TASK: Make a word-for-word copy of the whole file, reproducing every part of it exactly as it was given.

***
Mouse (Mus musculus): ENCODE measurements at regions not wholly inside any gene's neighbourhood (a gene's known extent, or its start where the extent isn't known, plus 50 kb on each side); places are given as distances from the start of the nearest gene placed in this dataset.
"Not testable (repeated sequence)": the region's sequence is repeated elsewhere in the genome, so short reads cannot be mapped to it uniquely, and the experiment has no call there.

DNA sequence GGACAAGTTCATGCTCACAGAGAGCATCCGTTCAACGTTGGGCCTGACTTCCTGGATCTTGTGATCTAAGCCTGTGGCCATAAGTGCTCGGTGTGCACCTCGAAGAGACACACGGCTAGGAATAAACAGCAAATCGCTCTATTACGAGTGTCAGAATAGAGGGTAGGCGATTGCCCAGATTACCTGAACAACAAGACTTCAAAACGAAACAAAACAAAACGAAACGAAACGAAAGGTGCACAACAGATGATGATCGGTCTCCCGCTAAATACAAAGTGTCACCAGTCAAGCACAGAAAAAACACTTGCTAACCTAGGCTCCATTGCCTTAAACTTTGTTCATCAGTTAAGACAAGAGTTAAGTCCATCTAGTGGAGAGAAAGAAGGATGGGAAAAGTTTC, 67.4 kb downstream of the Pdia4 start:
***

Mouse (Mus musculus): ENCODE measurements at regions not wholly inside any gene's neighbourhood (a gene's known extent, or its start where the extent isn't known, plus 50 kb on each side); places are given as distances from the start of the nearest gene placed in this dataset.
"Not testable (repeated sequence)": the region's sequence is repeated elsewhere in the genome, so short reads cannot be mapped to it uniquely, and the experiment has no call there.

DNA sequence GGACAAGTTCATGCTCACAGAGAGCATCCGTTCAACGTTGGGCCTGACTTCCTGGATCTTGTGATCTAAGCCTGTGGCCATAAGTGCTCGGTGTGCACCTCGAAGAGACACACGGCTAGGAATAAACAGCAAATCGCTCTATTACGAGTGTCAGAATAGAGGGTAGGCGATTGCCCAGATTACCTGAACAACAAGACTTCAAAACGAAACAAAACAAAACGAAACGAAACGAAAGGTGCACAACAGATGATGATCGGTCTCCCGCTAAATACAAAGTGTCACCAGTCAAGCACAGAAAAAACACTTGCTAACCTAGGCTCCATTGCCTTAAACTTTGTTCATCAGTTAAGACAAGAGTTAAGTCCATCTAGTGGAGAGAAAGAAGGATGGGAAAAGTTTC, 67.4 kb downstream of the Pdia4 start: